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Any advice for a beginner camera for taking photos while backpacking?

Hi All, Does anyone have any advice on buying a baseline camera to get started backpacking with? I've been using my phone which is okay for some stuff, but terrible for scenery. Maybe something that just has a good all-around lens because I won't be carrying extra lenses with me, at least not yet. We're not super weight-conscious. Thanks!

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@djw You have received some great advice thus far! I agree that, for the most part, using a newer phone is sufficient for photos (if you are trying to go high pixilation, professional grade, then invest in a good camera). HOWEVER, I personally don't use my phone for photos when I go backpacking, as I get worried about draining down the battery (even though I have an external battery pack that I always bring). Moreover, I like to have the control that many cameras give you, and I personally can line up shots better looking through a viewfinder than staring at a large screen.

If you want to get a small, compact, high-quality camera, this is what I suggest (I copied this from another Conversations thread about go-to cameras on the trail, which I suggest you read. You can find it here)

2) Camera #2: LUMIX 4K Digital Camera ZS100 (Panasonic) (DMC-ZS100)

I initially got this camera essentially as the "mini" version of my Canon EOS Rebel SL1. It's pocket-sized, but packs a punch, containing many of the same features as its larger digital counterparts.

https://shop.panasonic.com/cameras-and-camcorders/cameras/lumix-point-and-shoot-cameras/DMC-ZS100.htmlhttps://shop.panasonic.com/cameras-and-camcorders/cameras/lumix-point-and-shoot-cameras/DMC-ZS100.html

      Pro's of the LUMIX 4K Digital Camera ZS100:

-Small & Light, but with the Image Quality of a Larger Camera: This camera only weighs 9.5 oz and measures 4.35" x 2.54" x 1.74" (just over the size of your palm), but still produces images of the same quality as the Canon EOS Rebel series and other similar larger DSLR cameras. 

-Large Lens Zoom & Aperture for its Size: This camera is awesome in that it's pocket-sized but still has a zoom of 25-250 mm and a F/2.8-5.9 aperture. Such variability results in this camera being great for a variety of photography styles and image types.

-Relatively Inexpensive: The LUMIX 4K Digital Camera ZS100 only costs $699.99, which is a great price for such a high-quality digital camera (especially since you don't have to buy lenses in addition to the camera body!). This is the ideal camera for someone on a budget who is looking to take quality photos while traveling light and staying space-efficient.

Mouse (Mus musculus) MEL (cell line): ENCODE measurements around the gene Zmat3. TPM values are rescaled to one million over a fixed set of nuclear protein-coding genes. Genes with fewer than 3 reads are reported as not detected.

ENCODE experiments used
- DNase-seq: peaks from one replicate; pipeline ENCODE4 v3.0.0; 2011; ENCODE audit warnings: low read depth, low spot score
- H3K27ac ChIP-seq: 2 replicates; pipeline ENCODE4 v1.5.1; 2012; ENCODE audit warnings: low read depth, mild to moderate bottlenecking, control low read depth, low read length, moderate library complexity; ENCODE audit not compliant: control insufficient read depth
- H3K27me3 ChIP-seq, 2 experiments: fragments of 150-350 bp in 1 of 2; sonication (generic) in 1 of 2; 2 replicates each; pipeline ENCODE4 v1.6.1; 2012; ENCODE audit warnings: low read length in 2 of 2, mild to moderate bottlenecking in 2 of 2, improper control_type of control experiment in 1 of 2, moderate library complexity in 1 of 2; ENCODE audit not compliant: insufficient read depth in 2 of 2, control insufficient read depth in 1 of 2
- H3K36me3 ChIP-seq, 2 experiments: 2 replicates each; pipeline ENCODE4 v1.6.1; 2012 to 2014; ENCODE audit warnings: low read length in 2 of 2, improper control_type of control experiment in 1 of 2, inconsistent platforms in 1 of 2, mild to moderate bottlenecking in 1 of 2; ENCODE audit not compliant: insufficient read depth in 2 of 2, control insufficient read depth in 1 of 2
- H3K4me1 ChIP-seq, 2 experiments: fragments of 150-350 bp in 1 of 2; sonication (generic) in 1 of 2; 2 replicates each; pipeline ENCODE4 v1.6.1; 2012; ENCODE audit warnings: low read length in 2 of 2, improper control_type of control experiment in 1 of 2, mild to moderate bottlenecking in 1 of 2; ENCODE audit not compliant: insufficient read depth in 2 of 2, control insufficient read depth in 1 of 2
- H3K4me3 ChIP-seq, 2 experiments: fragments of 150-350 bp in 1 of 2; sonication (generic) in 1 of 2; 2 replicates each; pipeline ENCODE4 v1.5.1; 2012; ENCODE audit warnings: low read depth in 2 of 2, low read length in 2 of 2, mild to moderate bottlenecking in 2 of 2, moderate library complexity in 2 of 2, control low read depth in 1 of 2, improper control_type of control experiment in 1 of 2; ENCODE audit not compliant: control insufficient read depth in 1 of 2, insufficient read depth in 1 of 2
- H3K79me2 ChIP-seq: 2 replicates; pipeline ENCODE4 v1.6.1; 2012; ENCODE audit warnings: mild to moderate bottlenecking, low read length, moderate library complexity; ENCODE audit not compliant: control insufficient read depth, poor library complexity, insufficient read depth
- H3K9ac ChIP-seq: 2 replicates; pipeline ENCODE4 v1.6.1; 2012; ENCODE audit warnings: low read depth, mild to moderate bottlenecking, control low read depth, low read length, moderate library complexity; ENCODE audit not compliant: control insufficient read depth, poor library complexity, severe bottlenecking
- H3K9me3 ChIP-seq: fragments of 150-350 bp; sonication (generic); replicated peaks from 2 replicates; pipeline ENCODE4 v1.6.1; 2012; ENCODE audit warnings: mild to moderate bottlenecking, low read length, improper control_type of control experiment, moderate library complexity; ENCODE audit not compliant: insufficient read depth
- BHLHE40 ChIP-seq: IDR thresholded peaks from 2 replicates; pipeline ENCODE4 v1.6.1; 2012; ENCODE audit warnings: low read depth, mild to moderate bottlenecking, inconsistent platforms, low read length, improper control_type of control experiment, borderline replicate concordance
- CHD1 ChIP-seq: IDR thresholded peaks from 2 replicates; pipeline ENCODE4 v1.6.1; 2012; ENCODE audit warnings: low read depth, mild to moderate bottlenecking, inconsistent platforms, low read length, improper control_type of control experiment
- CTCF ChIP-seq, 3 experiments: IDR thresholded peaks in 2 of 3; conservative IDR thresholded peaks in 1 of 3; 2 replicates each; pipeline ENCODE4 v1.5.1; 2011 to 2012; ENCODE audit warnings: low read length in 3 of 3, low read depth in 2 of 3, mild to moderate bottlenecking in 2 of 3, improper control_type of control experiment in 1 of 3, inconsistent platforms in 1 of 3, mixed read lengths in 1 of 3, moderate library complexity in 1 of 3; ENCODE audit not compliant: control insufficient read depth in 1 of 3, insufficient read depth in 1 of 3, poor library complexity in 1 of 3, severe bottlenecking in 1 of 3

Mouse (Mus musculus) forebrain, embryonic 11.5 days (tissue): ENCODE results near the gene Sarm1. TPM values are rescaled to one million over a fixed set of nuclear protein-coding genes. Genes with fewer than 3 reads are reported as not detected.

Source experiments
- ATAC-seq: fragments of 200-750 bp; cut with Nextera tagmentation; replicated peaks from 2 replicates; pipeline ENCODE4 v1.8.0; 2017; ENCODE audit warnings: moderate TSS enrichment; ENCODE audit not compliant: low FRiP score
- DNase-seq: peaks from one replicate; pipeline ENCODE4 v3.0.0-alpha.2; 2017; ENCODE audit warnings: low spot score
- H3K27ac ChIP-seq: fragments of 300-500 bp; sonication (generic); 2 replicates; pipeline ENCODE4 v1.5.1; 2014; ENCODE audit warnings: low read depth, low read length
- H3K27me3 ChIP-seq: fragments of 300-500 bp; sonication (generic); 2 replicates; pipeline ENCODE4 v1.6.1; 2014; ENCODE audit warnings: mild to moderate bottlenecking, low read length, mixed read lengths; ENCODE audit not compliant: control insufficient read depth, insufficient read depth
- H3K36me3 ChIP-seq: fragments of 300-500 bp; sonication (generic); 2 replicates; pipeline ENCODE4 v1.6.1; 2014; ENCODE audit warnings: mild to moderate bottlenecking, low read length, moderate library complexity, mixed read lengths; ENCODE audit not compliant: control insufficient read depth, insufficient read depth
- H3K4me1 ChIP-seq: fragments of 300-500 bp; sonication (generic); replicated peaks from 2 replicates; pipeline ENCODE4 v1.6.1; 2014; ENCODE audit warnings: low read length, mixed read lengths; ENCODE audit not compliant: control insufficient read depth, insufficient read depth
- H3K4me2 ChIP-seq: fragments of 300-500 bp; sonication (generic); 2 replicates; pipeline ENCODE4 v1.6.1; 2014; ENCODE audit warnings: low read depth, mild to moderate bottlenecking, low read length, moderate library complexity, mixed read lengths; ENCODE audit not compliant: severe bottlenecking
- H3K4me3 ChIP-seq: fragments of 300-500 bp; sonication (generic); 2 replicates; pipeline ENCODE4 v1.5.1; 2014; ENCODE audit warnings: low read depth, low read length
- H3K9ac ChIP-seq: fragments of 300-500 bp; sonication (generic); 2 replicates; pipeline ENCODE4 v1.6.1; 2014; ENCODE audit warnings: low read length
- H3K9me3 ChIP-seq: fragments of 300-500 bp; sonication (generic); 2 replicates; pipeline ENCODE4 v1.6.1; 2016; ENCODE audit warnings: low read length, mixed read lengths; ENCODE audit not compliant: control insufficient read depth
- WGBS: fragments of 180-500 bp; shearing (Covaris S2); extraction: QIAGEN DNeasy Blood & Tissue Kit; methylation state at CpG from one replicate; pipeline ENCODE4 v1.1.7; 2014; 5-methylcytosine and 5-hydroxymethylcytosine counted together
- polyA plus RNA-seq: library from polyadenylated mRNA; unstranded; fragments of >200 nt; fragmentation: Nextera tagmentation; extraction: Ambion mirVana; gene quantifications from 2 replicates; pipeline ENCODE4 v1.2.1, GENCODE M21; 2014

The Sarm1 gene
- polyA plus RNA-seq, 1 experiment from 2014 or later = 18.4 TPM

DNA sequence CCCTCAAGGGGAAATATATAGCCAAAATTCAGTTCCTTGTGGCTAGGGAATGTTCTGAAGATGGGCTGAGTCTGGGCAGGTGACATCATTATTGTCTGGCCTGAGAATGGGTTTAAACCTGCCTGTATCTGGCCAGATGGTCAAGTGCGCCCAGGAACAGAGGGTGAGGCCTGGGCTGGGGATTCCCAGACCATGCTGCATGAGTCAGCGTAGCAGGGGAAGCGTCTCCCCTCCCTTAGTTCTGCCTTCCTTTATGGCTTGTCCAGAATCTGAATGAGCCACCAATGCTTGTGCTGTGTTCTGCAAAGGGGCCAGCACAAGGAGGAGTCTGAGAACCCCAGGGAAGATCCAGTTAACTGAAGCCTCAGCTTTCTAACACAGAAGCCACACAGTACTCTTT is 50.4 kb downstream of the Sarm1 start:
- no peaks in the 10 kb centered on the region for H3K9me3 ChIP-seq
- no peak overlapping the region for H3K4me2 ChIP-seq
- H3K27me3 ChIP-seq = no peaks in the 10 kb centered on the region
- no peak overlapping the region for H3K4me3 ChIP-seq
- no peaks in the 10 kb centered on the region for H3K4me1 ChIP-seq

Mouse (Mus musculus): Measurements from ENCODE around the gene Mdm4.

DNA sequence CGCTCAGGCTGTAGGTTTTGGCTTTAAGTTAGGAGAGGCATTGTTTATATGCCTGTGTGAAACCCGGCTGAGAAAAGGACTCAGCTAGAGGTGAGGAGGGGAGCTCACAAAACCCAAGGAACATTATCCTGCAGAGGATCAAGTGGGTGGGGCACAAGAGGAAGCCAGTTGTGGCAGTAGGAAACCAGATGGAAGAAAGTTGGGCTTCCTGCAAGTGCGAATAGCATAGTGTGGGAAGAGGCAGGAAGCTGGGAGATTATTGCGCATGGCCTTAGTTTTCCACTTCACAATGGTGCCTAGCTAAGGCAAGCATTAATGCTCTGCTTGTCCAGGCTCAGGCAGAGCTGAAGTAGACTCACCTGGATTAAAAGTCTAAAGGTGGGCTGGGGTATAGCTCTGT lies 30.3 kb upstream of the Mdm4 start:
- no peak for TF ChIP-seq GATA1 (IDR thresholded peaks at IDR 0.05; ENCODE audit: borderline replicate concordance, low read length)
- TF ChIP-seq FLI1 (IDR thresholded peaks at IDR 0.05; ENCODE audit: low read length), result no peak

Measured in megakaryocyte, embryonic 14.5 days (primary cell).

Con's of the LUMIX 4K Digital Camera ZS100:

-Fewer Features: While this small camera has an amazing number of features for its size, it sadly does not have as many as many of the larger DSLR cameras. However, unless you are searching for a camera that excels in a particular type of photography, this camera has all of the features you will need.

 

Hope this helps! (Oh and to check out some examples of shots I have taken using this camera and my 2 other main cameras, check out my website www.brynsharpphotography.com)

www.brynsharpphotography.com

Superusers do not speak on behalf of REI and may have received
one or more gifts or other benefits from the co-op.

I can't agree more with the choices above. When I hike, canoe, camp, or just travel, I rely on my iPhone 11 pro. Cell phones today shoot larger files than my first professional digital camera. The portrait mode is awesome. If you're doing video or timelapse, definitely use a tripod or a gimble. Quality audio is key to a good video. 

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so many people posting about this lately! I have been shooting on my iphone for several brands and my personal instagram page, @ speakingquitefrankly

I just wrote this basic article about backpacking camera gear. The first tripod is what I have been using and love it https://speakphranquely.wordpress.com/2021/05/09/how-to-take-selfies-while-hiking/

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Buy a used, consumer-lever DSLR.   I have a pro-level metal body Nikon that I could use for pounding tent stakes.  But my older 3000 series body feels like a "box of air" and the "VR" version of the kit lens is very good.    You can buy this kit now for $150.    Yes I know we all want the high-end SLR but they weigh a ton and cost a fortune and you don't really want to be using $2,000 of equipment in the rain or snow.   But used consumer SLR are light and cheap and do VERY good publishable work.  I always shoot RAW format.    THere are also $150 used Canon EOS bodies out there.

Look on eBay for a d3100 with 18-50 lens for about $140.  Cheap and realy good.

I shoot for years with film cameras, a mechanical SLR.  They work even if you remove the battery,  Scan the negatives when you get home.   I used portrait film.

 

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